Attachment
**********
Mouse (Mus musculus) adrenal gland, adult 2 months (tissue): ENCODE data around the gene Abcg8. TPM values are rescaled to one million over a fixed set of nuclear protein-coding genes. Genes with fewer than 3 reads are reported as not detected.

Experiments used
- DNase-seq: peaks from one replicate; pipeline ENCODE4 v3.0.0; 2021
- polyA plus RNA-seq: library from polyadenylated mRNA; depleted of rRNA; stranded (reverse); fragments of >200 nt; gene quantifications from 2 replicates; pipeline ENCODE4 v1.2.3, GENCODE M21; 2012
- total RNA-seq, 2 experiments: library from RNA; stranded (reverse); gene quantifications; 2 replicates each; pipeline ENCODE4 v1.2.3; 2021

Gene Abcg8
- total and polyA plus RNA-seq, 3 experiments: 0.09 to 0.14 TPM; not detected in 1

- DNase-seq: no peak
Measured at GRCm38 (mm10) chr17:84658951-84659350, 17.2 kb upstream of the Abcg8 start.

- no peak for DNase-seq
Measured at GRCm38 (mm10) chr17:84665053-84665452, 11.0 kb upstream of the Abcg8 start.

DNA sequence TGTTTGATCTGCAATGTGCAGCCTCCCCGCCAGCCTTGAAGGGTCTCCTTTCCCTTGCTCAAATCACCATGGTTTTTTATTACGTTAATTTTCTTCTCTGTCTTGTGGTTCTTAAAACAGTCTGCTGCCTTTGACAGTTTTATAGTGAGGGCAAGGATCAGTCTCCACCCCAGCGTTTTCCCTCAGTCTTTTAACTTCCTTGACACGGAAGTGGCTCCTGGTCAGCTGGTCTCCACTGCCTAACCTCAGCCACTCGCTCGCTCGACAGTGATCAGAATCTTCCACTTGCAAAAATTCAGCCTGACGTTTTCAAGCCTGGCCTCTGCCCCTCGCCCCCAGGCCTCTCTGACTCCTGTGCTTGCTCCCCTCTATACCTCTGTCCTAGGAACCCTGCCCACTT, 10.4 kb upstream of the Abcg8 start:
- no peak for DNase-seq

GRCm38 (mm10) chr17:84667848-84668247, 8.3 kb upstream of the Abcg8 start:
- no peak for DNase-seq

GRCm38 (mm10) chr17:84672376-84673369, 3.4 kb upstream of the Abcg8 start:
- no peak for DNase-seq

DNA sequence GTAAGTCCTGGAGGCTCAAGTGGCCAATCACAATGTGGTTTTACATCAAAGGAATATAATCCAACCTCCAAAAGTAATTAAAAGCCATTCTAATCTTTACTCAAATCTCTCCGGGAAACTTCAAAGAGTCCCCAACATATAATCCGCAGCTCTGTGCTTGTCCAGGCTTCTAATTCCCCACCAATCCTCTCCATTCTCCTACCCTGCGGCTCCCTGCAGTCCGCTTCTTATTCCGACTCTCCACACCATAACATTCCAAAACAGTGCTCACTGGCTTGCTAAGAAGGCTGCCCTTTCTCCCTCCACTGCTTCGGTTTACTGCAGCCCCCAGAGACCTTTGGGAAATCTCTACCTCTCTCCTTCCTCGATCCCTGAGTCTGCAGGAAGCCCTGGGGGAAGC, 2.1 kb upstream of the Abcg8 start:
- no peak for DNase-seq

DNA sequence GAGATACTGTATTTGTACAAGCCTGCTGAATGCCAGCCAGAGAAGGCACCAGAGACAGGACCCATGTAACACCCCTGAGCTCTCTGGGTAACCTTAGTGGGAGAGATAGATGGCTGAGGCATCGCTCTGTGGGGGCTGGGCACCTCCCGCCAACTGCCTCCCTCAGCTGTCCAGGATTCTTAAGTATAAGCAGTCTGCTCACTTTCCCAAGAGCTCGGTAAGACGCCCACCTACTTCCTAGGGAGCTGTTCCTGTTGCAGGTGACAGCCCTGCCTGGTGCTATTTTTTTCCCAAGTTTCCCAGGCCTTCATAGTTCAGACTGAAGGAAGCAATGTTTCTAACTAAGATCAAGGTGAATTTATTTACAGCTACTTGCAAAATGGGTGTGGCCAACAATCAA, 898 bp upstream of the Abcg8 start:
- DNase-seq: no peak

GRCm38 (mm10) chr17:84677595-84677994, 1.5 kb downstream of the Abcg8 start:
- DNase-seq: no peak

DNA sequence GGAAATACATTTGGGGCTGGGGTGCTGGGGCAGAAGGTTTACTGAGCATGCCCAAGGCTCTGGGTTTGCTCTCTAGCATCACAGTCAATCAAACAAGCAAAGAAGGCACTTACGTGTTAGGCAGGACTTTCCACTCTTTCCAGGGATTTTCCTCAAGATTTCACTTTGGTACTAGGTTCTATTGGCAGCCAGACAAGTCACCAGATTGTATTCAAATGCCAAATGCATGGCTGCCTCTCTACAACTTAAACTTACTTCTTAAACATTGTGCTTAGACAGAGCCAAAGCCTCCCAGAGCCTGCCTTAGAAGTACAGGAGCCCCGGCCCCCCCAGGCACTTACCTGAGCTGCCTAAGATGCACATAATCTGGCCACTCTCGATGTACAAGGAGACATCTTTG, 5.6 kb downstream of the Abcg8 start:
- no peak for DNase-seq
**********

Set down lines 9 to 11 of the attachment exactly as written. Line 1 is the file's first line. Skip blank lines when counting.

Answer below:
Measured at GRCm38 (mm10) chr17:84658951-84659350, 17.2 kb upstream of the Abcg8 start.

- no peak for DNase-seq
Measured at GRCm38 (mm10) chr17:84665053-84665452, 11.0 kb upstream of the Abcg8 start.